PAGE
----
The longitudinal study found that the greater proportion of childhood spent in poverty, the greater number of risks children were exposed to, and this was linked to increased markers of chronic stress by the time the children were 17.

For their analysis, the researchers used survey data on 173 children that included information about family income and exposure to such risks as housing conditions, family turmoil and violence. Children's blood pressure, overnight levels of stress hormones and body mass index were measured to assess physiological changes, known as allostatic load, which are associated with chronic stress.

"While prior work has shown that childhood poverty is linked to elevated chronic stress, as indicated by allostatic load, this study adds two critical ingredients: We demonstrate this in a prospective, longitudinal design which makes the evidence stronger, and we show that the poverty-allostatic load link is explained in part by low-income children's exposure to cumulative risk factors," said lead author Gary W. Evans, the Elizabeth Lee Vincent Professor of Human Ecology in Cornell's College of Human Ecology. He conducted the study with Pilyoung Kim, Ph.D. '09, now an assistant professor at the University of Denver.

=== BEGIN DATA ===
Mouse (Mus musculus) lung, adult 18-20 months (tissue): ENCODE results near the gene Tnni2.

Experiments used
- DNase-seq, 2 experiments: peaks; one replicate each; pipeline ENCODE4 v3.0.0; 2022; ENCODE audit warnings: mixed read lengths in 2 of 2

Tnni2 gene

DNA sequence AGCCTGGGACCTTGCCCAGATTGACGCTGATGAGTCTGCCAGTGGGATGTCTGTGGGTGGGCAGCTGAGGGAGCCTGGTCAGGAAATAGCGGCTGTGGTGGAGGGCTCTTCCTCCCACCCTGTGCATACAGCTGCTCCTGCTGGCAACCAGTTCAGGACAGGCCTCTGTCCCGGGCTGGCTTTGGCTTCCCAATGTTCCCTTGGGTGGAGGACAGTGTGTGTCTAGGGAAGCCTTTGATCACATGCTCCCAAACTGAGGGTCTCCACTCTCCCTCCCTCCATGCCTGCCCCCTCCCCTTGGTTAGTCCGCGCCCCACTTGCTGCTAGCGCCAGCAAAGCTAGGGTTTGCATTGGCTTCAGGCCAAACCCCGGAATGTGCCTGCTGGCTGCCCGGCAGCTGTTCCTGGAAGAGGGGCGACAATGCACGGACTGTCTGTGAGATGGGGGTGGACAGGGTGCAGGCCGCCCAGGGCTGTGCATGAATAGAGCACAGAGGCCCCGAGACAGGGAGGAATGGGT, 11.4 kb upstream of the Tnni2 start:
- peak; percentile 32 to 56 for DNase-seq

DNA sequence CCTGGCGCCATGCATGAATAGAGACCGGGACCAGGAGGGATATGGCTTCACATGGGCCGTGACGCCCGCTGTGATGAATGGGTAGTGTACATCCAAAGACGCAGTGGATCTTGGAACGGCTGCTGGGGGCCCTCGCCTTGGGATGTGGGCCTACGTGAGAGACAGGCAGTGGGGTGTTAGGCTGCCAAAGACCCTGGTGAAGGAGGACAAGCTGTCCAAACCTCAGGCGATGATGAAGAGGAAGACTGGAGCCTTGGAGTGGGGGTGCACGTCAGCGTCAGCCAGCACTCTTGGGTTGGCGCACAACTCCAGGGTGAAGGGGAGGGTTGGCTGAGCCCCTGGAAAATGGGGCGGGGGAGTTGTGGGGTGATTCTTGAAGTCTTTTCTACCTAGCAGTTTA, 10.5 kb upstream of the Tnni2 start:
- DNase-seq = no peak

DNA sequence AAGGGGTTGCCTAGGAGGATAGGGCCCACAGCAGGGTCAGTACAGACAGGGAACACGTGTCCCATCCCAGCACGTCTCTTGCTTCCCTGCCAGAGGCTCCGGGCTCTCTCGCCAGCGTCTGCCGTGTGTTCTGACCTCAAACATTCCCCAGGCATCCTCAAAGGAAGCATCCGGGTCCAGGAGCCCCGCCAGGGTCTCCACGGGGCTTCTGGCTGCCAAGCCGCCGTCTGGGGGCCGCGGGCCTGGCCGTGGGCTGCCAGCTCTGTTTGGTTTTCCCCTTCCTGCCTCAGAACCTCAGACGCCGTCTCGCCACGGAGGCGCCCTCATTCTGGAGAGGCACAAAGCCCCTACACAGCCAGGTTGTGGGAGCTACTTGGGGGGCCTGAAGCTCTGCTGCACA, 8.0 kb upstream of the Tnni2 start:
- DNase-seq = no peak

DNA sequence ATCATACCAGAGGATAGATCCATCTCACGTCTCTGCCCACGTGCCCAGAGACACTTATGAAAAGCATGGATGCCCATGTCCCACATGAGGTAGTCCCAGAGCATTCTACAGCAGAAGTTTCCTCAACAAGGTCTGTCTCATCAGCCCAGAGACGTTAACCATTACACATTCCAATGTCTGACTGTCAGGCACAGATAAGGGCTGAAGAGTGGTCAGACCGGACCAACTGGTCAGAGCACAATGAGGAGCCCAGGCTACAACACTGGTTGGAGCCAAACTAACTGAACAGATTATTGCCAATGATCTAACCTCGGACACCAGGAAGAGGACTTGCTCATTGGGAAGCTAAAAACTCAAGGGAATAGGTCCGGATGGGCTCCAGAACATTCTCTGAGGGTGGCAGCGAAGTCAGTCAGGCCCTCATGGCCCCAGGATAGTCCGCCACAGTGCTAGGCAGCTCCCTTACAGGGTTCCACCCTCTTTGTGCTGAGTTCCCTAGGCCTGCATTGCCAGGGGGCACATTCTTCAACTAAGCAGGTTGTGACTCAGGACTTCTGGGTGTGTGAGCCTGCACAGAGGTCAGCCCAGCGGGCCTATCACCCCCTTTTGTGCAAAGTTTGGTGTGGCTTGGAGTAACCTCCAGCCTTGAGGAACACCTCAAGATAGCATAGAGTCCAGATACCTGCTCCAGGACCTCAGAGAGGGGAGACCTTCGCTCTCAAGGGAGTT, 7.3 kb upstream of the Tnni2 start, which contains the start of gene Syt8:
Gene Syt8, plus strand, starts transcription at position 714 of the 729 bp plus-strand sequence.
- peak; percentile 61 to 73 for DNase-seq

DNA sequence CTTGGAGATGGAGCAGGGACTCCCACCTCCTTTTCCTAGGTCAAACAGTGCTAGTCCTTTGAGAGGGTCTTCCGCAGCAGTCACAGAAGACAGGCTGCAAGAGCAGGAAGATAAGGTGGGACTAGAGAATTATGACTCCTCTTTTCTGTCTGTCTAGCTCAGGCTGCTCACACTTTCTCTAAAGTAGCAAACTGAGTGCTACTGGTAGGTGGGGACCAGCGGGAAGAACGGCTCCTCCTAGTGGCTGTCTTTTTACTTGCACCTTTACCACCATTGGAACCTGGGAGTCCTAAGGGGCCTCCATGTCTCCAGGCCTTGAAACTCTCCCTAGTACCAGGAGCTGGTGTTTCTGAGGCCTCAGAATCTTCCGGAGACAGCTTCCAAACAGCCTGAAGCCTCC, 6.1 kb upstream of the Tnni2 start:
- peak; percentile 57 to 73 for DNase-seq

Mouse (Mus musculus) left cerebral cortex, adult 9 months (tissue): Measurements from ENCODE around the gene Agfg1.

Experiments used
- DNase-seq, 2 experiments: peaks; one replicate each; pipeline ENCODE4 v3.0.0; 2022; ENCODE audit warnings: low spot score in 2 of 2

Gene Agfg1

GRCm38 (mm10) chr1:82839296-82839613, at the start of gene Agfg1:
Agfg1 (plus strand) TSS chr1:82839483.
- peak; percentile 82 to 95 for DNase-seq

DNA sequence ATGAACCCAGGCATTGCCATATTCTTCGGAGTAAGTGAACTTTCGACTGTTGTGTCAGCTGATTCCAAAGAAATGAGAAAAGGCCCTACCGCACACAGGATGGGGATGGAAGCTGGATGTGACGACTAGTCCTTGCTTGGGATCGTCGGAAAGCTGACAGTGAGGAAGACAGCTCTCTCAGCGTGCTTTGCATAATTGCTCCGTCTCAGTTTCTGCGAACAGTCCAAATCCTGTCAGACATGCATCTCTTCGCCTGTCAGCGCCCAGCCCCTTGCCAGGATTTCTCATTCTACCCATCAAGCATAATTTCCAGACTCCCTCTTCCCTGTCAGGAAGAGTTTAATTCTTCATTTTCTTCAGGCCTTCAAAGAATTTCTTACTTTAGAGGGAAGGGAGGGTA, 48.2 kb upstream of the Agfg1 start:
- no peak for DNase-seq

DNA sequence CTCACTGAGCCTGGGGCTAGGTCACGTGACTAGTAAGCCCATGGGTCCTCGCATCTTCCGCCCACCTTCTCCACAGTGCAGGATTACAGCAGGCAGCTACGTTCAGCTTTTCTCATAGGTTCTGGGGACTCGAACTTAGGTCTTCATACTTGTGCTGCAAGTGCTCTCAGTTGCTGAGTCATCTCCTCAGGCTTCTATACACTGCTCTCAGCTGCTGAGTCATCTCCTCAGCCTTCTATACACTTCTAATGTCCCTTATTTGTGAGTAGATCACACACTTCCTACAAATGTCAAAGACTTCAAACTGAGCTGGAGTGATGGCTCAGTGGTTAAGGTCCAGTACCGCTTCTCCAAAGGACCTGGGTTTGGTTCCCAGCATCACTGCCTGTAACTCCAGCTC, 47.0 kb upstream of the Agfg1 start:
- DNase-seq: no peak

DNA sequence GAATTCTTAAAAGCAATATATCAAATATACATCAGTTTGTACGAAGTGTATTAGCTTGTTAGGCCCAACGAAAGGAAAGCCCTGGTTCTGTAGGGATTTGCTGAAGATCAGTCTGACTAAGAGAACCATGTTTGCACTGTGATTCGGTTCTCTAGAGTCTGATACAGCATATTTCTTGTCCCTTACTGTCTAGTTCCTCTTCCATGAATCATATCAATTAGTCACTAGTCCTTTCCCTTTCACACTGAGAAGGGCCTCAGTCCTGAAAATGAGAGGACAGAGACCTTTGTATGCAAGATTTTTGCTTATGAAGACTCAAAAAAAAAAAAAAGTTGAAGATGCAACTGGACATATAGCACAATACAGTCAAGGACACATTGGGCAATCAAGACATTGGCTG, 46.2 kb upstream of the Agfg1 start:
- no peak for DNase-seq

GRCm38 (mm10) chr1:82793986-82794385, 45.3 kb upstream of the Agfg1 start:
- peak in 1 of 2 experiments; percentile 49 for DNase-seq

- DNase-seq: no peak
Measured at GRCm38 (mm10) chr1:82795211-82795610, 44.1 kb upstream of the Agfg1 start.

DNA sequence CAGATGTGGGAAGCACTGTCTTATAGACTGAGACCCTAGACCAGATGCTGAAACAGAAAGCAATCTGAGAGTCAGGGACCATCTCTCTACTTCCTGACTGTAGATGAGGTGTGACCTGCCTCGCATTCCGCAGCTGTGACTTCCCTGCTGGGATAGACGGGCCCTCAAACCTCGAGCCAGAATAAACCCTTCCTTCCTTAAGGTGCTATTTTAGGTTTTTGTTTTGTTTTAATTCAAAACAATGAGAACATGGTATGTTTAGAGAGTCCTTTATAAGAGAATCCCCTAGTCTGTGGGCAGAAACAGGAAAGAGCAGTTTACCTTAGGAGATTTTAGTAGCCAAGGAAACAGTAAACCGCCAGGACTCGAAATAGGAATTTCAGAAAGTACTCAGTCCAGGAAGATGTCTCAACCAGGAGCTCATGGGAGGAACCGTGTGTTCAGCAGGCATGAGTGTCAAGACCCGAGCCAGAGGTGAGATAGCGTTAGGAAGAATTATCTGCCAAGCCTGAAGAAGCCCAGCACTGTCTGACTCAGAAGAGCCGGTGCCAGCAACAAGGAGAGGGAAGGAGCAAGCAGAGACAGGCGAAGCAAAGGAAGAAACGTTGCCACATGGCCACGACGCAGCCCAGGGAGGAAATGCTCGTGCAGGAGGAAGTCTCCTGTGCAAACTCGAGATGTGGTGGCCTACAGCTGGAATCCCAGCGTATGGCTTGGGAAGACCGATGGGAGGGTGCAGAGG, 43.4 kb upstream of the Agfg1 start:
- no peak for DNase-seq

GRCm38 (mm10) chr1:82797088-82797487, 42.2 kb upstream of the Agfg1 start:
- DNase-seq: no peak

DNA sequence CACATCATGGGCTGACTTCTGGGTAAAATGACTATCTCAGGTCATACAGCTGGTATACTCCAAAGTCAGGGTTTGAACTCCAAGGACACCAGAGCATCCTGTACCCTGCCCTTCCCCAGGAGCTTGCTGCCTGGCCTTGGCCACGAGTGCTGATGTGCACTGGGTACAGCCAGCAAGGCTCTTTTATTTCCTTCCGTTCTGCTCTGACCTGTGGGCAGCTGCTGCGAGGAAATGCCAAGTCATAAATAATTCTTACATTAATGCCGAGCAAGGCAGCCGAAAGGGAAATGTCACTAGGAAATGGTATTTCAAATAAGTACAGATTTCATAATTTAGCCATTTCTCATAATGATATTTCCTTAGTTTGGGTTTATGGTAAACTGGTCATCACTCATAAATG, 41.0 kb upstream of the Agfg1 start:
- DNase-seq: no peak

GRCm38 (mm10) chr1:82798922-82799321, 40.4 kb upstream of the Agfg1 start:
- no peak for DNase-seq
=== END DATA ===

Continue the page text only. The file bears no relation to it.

"In other words, one reason why poverty leads to chronic stress is because of the confluence of risk factors poor children encounter," Evans said.

The cumulative effect of these risks can add up to levels of stress capable of damaging the developing brain and body and setting a trajectory for future disorders, the authors said.

"Poverty often leads to chaotic circumstances that make it more difficult for children to get what they need to develop optimally," Evans said. "Chaos makes it difficult to sustain predictable and increasingly complex exchanges between caregivers and the growing child. Furthermore, this chaos occurs across many of the settings in which the children's lives are embedded, such as neighborhoods and schools.

"Based on what we're learning about the harmful and long-term effects of chronic stress on child development, we need to broaden our thinking about how we can improve the life prospects of children at risk and we need to make these investments early in life before the adverse effects of stress are encoded in the developing child," he said.

This research was funded by the W.T. Grant Foundation and the John D. and Catherine T. MacArthur Foundation Research Network on Socioeconomic Status and Health.

Karene Booker is an extension support specialist in the Department of Human Development.